From that point forward, I made a point of following Jake’s athletic career.  He continued to shine on the soccer field.  His select club team won the state championship three years in a row; he was a four-time first-team conference all-star and Offensive Player of the Year in his junior and senior years, and team MVP during his senior season.  As captain of his high school varsity, he was a four-year starter and a first-team All-State selection. After an outstanding high school career,  Jake played college soccer, ending his college career with a total of four goals and one assist after appearing in a total of forty-five games, all as a sub, for a major university on the West Coast, where he earned conference honorable mention All-Academic honors.

Guessing game

How could I predict that Jake would become a successful high school athlete and play at the collegiate level? I coultn't, of course. I didn't have a crystal ball, or some kind of special ability to spot talent.  It was just a lucky guess. As it turned out, the success Jake had as a nine-year old was because he actually was blessed with natural athletic talent.  But research suggests that only one in four children who are star athletes in elementary school will still be stars when they reach high school. Predicting whether a preteen athlete will be a good enough high school athlete to land a college scholarship or even influence the admissions process is thus almost impossible.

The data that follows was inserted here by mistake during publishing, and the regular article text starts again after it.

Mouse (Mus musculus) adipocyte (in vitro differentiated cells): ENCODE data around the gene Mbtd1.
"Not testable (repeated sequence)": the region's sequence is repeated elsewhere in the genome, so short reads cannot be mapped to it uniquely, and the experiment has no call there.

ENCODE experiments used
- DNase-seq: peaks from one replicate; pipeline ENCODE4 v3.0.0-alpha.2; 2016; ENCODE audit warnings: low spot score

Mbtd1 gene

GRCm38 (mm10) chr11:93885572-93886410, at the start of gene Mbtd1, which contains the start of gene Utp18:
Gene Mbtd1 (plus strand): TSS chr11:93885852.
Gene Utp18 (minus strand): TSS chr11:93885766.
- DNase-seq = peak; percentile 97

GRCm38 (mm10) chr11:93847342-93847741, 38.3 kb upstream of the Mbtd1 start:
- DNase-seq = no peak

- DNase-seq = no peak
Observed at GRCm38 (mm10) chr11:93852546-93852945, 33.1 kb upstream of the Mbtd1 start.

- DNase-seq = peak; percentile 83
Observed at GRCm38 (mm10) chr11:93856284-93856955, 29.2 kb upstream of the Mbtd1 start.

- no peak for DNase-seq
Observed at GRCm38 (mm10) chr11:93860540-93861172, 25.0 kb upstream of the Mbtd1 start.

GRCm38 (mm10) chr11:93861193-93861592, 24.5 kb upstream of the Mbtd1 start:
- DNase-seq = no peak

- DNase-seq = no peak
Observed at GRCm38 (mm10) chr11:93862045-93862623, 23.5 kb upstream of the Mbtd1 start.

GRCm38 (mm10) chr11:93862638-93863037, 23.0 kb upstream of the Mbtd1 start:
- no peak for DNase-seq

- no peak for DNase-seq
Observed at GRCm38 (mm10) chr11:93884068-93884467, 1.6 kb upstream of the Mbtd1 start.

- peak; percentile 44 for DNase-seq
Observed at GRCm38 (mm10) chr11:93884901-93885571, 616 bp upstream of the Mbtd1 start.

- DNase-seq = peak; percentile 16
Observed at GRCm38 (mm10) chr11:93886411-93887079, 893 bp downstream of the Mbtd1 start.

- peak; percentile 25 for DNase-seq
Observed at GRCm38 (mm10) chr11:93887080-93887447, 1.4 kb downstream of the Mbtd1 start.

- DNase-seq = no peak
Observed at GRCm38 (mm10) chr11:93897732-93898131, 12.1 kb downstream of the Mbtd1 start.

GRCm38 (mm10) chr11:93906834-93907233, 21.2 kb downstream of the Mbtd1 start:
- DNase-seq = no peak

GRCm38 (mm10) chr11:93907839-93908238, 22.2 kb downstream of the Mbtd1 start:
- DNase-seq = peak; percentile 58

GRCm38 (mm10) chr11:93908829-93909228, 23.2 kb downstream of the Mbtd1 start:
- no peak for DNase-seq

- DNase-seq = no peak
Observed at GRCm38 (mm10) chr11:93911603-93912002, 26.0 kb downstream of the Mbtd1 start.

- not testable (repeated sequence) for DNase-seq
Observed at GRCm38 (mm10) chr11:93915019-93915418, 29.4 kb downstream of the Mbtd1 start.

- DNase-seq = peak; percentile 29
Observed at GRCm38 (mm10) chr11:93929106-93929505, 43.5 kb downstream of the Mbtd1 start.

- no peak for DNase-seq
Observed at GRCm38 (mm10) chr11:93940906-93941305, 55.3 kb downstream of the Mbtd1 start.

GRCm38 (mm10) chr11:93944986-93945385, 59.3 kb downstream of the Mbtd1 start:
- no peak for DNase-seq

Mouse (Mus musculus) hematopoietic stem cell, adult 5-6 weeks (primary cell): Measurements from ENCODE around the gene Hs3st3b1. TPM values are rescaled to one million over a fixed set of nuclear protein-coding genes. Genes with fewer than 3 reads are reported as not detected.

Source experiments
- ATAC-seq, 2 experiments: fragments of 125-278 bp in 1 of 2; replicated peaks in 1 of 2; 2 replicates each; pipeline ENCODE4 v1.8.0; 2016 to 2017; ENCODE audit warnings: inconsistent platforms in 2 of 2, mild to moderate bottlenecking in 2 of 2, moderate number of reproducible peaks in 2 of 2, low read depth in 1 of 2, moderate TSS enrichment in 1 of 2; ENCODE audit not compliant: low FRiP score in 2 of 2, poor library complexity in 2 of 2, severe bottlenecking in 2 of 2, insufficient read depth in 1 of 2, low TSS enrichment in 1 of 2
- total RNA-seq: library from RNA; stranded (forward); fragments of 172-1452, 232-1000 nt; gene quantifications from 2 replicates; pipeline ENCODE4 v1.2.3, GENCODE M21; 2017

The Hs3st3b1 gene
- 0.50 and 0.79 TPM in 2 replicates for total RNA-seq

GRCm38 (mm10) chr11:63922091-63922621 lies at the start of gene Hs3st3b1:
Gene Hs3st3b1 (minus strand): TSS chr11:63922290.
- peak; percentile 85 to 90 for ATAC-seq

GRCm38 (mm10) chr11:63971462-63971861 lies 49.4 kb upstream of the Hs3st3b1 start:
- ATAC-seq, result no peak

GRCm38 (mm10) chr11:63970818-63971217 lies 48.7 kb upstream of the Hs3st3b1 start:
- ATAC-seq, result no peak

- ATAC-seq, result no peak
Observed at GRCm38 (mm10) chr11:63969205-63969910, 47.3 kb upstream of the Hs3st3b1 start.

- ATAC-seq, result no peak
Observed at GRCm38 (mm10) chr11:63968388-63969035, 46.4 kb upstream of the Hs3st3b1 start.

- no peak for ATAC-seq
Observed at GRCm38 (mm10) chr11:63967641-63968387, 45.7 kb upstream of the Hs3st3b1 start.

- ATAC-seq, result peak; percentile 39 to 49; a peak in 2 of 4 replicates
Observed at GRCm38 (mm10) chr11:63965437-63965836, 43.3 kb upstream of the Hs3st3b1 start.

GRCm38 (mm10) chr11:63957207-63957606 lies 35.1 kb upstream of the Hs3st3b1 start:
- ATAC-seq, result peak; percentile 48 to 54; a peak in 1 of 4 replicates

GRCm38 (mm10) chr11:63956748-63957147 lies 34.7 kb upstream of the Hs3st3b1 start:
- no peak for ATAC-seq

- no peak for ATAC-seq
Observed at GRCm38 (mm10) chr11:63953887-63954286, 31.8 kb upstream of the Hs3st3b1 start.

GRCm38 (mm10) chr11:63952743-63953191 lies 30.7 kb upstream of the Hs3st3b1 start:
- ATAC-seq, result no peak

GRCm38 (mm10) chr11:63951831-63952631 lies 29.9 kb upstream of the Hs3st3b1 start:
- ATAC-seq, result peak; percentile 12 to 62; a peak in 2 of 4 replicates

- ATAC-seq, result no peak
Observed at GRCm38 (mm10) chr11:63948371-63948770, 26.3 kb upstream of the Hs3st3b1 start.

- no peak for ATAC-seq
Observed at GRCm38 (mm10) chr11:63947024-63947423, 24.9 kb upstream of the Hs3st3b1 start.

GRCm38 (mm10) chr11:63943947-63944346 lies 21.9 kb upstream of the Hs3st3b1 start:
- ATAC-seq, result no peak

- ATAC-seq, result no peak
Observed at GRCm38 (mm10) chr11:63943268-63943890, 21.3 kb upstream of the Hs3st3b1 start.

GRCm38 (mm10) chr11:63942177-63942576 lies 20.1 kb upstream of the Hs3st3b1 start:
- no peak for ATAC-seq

As a 2004 article in the Journal of Physical Education, Recreation & Dance[1] observes, because athletic success involves multiple factors, including genetics, mental attitude, access to training, and money, any attempt to predict future achievement based on how skilled your daughter is at age nine, ten or eleven "is likely to be futile." Each child follows her own unique developmental timetable. While chronological age provides a rough index of developmental level, differences among children of the same age can be and often are great. In other words, as one expert observes, while "development is age related, it is not age dependent."

Advantages for Early Bloomers

Here are some of the advantages an early bloomer tends to receive:

  • more positive reinforcement and encouragement from adults;
  • earlier and more extensive socialization into sports;
  • access to better coaching, facilities, and competitive experiences (i.e., places on "select teams")[1,3] and
  • the benefit of a "residual bias" from being viewed as a talented athlete at an early age.